Résultats : Quatre (4) essais avec répartition aléatoire ont été pris en compte. En ce qui concerne la survenue d'une EP, les risques relatifs combinés associés au lever et à la compression par rapport à l'alitement et à la compression (RR : 0,63 [IC à 95 % : 0,34–1,19]), de même qu'au lever et à la compression par comparaison avec l'alitement (RR : 1,36 [IC à 95 % : 0,57–3,29]) n'étaient pas significatifs. En ce qui a trait à l'évolution d'un thrombus existant ou à la formation d'un nouveau thrombus, les risques relatifs individuels associés au lever et à la compression par rapport à l'alitement et à la compression (RR : 0,39 [IC à 95 % : 0,13–1,14]), de même qu'au lever et à la compression par comparaison avec l'alitement (RR : 0,56 [IC à 95 % : 0,20–1,57]) n'étaient pas non plus significatifs.

Conclusions : Compte tenu des bienfaits cliniques de la mobilité et de l'absence d'écart significatif entre le lever et l'alitement sur les plans du risque d'EP, de l'évolution d'un thrombus existant ou de la formation d'un nouveau thrombus dans l'ensemble des études, les cliniciens ne devraient pas hésiter à recommander le lever aux patients.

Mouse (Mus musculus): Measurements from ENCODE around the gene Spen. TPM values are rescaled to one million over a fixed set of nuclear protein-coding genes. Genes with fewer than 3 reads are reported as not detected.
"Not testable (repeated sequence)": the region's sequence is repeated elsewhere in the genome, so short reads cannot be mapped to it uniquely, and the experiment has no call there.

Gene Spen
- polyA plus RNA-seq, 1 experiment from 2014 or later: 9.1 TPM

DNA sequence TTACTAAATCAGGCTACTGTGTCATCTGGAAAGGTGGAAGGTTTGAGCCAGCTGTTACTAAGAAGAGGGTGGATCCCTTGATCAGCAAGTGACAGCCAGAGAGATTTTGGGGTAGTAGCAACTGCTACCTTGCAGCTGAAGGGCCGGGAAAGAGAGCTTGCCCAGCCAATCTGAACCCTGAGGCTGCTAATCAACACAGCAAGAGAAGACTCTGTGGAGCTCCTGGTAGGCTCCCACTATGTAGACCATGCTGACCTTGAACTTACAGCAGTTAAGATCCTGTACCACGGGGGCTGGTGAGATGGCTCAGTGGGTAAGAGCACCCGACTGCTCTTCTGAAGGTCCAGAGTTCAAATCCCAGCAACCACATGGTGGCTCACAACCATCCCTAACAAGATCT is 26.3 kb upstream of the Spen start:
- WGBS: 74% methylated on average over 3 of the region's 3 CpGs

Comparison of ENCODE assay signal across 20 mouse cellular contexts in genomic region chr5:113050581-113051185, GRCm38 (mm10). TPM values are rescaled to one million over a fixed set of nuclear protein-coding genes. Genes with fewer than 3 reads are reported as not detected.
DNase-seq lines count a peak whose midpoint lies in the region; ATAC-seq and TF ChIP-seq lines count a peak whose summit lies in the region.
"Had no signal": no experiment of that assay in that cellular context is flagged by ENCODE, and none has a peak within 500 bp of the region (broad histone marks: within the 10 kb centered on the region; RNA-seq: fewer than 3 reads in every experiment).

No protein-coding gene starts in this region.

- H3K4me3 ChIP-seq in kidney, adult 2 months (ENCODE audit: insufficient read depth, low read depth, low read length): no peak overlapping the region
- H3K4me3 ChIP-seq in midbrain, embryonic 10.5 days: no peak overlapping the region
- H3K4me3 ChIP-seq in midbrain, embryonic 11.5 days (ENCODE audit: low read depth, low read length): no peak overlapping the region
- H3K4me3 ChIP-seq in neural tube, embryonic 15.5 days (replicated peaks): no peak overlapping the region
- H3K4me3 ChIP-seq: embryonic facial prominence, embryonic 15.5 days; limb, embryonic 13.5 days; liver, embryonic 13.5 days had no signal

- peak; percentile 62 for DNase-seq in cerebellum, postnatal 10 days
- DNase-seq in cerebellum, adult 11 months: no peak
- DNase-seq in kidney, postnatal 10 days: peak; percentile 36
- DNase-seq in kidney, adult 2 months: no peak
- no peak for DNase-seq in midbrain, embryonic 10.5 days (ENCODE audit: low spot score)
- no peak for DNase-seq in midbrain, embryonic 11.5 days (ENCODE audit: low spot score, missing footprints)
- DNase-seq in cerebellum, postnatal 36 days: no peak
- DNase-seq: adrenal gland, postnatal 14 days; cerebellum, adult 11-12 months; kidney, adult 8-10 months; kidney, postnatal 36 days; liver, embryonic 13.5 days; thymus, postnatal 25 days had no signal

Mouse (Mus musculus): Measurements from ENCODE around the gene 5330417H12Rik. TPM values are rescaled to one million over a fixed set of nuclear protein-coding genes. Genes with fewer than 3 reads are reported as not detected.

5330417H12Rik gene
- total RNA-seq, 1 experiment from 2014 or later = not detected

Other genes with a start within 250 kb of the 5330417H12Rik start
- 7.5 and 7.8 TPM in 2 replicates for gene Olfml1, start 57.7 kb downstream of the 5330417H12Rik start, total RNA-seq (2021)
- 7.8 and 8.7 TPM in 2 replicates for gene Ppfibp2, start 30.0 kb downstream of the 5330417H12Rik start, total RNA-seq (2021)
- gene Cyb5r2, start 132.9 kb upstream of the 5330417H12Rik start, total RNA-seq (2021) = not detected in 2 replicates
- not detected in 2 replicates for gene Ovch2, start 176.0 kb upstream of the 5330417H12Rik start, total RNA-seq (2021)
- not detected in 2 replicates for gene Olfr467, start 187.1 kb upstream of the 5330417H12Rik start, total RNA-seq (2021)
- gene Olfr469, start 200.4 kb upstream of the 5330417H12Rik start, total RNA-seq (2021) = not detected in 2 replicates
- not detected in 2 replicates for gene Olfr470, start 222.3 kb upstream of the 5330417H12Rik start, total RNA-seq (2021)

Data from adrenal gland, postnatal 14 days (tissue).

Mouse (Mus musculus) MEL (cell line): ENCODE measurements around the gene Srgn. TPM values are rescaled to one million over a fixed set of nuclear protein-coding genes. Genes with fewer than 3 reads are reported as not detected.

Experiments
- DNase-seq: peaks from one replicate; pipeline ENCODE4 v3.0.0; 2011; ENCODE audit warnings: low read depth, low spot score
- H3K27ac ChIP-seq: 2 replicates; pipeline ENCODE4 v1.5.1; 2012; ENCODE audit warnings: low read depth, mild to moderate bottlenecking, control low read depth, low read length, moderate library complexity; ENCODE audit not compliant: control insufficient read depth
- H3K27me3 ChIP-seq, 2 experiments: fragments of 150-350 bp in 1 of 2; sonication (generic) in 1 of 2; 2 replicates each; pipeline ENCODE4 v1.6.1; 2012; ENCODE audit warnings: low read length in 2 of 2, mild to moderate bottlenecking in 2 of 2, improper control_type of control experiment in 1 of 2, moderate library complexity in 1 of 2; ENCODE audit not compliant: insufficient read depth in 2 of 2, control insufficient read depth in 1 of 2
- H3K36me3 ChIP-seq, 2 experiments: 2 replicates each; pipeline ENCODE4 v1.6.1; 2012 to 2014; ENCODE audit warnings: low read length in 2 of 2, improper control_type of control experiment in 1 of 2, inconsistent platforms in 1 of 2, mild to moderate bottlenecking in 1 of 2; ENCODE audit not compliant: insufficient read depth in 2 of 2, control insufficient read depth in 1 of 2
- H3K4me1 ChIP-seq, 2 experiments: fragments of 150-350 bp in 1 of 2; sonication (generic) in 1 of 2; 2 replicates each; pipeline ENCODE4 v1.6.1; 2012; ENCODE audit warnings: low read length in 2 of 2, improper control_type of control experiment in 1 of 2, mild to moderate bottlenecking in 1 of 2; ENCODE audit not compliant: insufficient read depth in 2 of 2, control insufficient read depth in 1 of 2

Mots clés : embolie pulmonaire, lever, marche, thrombose veineuse, thrombose veineuse profonde aiguë


Deep vein thrombosis (DVT) is described as a blood clot in the deep venous system, most commonly found in the legs. The clot may result in damage to the venous valves, causing reflux and a condition known as post-thrombotic syndrome (PTS). The blood clot or a component of it may break off and travel to the lungs, resulting in a pulmonary embolism (PE). While both PTS and PE may result in significant morbidity, PE may also be fatal. In fact, the Surgeon General of the United States has recently reported that approximately one in five individuals with PE die almost immediately and that a further 40% die within three months.1 Together, these three conditions (DVT, PTS, and PE) are known as venous thromboembolism (VTE).